Objectives: To assess the cognitive effects of single doses of solifenacin 10 mg compared with placebo (primary objective) and oxybutynin immediate release (IR) 10 mg (secondary objective) in elderly subjects.
Methods: Single-centre, randomised, double-blind, placebo-controlled study in 12 healthy elderly volunteers, with three crossover periods separated by two 14-day washout periods. Each sequence consisted of a single dose of solifenacin 10 mg in one period, oxybutynin IR 10 mg in another and placebo in another. Aspects of attention, information processing, working memory, episodic memory and self-rated mood and alertness were tested using the validated Cognitive Drug Research computerised assessment system.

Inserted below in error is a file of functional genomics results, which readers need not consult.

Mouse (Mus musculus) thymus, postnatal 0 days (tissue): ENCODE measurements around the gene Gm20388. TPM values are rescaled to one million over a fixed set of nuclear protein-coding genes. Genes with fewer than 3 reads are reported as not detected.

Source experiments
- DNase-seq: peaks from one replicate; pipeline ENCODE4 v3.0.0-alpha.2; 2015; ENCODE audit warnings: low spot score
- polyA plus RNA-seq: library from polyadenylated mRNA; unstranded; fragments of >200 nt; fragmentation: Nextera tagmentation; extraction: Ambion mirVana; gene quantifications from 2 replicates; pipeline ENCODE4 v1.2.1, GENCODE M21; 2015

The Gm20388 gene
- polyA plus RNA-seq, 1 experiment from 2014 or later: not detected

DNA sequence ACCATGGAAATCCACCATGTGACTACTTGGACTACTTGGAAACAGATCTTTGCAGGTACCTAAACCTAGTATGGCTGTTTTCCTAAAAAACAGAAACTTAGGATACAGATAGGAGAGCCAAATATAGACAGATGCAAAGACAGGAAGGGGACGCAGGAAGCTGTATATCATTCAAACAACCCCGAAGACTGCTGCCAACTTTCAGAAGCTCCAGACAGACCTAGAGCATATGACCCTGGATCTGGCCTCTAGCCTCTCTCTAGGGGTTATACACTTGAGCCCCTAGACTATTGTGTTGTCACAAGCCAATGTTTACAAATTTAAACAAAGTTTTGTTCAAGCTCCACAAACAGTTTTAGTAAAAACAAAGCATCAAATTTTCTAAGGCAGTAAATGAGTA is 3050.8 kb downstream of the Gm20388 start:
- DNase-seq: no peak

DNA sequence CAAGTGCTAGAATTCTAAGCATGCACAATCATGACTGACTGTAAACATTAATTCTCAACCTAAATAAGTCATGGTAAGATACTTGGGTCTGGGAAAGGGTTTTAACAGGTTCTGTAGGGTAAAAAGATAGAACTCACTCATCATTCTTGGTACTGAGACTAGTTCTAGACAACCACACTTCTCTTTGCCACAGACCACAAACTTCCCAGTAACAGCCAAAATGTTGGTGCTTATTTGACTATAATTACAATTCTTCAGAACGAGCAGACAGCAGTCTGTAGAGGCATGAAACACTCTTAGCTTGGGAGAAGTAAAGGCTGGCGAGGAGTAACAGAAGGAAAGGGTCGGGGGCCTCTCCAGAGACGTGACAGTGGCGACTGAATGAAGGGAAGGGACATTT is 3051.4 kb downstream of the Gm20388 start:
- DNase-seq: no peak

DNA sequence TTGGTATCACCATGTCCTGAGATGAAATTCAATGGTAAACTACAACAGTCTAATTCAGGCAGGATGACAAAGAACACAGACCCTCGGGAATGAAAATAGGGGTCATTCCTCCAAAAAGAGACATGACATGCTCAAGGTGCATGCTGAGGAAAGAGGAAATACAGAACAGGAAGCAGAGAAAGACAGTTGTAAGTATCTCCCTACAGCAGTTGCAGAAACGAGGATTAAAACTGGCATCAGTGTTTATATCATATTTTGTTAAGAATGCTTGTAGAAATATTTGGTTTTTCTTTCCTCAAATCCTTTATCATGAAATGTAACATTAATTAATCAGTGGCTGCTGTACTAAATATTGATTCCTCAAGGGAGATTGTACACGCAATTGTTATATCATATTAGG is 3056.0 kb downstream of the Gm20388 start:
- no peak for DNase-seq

Results: There was no evidence from absolute mean values or changes from baseline to suggest that solifenacin 10 mg impaired cognition or self-ratings of mood and alertness versus placebo. Post-hoc ANCOVA showed no statistically significant cognitive deterioration with solifenacin versus placebo, when measured at a time point closest to the probable C(max) of solifenacin. Oxybutynin was associated with statistically significant impairments in several measures of cognitive function at a time point corresponding with its probable C(max).
Conclusion: In this pilot study, single 10 mg doses of solifenacin did not show any clear propensity to impair cognitive function in a healthy elderly population.